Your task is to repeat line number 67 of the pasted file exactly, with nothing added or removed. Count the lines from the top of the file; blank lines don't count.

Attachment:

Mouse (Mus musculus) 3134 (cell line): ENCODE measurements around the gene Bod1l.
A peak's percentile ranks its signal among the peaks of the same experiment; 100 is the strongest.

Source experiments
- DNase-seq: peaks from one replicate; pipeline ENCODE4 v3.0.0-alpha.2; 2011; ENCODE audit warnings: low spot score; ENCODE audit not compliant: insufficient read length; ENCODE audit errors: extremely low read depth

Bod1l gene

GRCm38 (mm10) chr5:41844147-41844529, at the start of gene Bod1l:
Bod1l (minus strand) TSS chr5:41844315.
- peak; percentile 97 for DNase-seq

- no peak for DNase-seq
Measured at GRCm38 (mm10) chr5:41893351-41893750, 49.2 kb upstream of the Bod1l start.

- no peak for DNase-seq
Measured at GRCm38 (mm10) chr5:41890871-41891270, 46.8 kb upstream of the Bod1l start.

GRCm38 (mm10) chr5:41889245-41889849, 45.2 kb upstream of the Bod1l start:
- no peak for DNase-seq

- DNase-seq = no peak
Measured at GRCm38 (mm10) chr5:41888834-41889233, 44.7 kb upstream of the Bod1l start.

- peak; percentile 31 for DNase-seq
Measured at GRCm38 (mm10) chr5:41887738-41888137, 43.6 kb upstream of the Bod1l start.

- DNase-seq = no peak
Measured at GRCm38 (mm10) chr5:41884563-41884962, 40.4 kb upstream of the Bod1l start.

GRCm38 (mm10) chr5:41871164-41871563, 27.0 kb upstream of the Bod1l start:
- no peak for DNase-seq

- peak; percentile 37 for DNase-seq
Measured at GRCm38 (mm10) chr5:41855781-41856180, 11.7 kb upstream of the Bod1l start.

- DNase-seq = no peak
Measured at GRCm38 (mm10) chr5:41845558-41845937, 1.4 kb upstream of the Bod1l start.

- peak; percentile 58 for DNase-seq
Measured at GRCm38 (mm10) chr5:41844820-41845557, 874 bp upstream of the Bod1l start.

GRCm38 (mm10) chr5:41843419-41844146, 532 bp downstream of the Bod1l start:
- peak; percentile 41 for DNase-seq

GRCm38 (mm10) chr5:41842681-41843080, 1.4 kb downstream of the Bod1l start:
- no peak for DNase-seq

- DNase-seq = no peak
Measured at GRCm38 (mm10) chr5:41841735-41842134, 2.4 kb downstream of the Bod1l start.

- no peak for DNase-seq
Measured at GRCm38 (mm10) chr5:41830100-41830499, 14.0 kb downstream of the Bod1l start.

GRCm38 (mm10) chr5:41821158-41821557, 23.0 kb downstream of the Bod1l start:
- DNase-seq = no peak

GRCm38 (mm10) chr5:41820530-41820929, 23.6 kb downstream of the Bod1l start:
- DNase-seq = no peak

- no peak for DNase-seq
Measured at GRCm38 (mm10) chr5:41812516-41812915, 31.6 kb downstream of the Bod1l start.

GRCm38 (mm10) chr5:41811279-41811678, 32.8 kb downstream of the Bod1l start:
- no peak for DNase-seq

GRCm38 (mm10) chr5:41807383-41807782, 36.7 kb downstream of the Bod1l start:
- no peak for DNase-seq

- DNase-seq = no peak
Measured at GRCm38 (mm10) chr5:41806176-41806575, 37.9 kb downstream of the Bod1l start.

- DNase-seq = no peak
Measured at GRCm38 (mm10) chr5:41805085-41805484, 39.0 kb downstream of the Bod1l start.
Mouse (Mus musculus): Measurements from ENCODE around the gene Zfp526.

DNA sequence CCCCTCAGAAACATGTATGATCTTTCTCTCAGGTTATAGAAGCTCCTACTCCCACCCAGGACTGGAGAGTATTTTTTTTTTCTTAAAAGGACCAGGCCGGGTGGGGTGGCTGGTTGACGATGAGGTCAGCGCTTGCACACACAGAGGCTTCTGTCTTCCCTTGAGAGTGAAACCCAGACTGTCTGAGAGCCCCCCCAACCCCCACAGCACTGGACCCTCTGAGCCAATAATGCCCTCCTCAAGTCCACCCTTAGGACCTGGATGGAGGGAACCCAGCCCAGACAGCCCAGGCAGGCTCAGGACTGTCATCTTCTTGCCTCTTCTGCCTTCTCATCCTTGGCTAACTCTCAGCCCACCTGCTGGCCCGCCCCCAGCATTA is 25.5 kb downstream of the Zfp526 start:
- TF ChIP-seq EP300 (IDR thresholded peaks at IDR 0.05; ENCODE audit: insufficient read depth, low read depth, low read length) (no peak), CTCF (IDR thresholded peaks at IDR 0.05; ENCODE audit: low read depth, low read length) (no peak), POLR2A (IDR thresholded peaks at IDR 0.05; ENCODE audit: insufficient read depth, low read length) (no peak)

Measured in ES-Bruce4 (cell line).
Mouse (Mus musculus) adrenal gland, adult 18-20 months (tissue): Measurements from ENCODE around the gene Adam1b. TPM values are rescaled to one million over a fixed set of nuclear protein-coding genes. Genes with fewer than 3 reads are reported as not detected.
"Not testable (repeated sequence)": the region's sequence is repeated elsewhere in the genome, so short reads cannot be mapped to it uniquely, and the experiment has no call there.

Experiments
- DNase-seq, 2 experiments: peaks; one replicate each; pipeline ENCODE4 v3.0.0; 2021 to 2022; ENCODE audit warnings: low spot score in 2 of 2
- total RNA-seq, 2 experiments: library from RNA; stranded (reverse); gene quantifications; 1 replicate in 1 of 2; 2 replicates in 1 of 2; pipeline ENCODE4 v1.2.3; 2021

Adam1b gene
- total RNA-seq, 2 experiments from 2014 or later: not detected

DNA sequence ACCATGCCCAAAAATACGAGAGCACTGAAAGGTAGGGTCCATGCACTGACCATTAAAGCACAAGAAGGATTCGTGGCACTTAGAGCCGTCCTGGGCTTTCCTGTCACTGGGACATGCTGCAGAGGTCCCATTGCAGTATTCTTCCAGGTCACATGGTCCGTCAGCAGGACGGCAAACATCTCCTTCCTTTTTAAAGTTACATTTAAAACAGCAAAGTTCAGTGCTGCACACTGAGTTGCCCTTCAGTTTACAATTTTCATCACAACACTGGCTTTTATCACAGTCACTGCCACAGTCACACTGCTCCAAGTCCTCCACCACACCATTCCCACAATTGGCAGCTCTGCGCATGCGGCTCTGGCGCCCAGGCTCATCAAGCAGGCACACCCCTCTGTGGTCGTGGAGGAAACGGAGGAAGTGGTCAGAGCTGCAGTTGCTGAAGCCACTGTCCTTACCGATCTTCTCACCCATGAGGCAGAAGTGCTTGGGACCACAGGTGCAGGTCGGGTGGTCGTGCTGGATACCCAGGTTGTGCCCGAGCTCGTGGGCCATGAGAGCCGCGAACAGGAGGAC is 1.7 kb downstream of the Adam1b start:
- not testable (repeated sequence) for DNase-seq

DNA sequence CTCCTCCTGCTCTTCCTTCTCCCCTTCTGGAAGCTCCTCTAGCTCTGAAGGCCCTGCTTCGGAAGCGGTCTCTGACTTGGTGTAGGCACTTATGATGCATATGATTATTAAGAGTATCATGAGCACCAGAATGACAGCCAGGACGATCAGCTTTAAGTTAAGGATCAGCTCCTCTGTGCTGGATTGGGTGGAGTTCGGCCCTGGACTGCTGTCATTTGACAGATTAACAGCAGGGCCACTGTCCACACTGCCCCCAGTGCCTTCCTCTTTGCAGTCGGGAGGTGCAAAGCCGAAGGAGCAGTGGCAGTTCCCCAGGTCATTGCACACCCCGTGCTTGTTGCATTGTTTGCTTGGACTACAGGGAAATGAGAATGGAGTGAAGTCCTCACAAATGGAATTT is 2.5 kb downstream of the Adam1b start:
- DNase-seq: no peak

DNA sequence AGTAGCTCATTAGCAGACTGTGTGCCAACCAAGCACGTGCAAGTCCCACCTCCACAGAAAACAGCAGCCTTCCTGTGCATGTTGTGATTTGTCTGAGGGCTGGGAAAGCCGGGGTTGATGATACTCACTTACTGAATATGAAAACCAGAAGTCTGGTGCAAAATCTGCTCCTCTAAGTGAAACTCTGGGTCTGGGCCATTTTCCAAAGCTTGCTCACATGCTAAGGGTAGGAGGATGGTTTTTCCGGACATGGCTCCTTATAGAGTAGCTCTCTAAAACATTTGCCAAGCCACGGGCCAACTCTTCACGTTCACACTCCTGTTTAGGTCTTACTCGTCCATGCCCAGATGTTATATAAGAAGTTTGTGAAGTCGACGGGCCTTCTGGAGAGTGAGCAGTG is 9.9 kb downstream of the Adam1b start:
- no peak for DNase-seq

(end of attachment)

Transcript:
- no peak for DNase-seq